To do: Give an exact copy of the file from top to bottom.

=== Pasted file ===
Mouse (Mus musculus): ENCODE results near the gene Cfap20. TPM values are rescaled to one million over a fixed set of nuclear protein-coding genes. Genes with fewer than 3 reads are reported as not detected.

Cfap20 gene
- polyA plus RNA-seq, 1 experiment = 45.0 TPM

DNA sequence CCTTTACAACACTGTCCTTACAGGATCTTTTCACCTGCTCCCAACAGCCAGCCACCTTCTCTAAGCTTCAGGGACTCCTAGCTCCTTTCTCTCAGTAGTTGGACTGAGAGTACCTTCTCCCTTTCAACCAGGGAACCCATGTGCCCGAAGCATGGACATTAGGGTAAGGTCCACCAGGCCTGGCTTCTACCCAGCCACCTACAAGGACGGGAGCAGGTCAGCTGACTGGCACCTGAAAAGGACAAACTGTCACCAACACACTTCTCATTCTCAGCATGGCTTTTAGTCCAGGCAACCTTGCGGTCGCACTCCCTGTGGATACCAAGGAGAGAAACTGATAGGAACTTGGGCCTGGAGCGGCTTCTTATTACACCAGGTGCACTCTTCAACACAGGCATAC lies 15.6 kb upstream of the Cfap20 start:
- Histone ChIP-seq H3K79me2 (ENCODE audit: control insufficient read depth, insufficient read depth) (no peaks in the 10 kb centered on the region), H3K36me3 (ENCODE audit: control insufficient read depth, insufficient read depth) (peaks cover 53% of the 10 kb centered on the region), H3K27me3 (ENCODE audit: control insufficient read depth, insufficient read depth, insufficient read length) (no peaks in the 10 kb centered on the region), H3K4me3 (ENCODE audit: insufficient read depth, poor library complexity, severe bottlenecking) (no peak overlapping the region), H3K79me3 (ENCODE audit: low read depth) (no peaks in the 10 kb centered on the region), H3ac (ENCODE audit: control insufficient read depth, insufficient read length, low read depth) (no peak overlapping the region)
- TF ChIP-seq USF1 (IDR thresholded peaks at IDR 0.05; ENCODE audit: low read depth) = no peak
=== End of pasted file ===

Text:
Mouse (Mus musculus): ENCODE results near the gene Cfap20. TPM values are rescaled to one million over a fixed set of nuclear protein-coding genes. Genes with fewer than 3 reads are reported as not detected.

Cfap20 gene
- polyA plus RNA-seq, 1 experiment = 45.0 TPM

DNA sequence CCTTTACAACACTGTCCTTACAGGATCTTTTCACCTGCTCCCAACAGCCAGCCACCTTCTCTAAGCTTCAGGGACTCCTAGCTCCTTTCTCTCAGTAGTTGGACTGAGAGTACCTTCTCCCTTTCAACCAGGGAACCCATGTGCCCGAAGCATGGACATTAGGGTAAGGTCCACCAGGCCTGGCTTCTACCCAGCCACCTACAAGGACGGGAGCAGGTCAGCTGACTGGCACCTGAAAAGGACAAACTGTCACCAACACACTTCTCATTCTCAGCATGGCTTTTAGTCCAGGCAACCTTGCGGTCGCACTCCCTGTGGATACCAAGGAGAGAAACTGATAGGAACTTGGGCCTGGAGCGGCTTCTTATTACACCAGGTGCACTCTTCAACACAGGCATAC lies 15.6 kb upstream of the Cfap20 start:
- Histone ChIP-seq H3K79me2 (ENCODE audit: control insufficient read depth, insufficient read depth) (no peaks in the 10 kb centered on the region), H3K36me3 (ENCODE audit: control insufficient read depth, insufficient read depth) (peaks cover 53% of the 10 kb centered on the region), H3K27me3 (ENCODE audit: control insufficient read depth, insufficient read depth, insufficient read length) (no peaks in the 10 kb centered on the region), H3K4me3 (ENCODE audit: insufficient read depth, poor library complexity, severe bottlenecking) (no peak overlapping the region), H3K79me3 (ENCODE audit: low read depth) (no peaks in the 10 kb centered on the region), H3ac (ENCODE audit: control insufficient read depth, insufficient read length, low read depth) (no peak overlapping the region)
- TF ChIP-seq USF1 (IDR thresholded peaks at IDR 0.05; ENCODE audit: low read depth) = no peak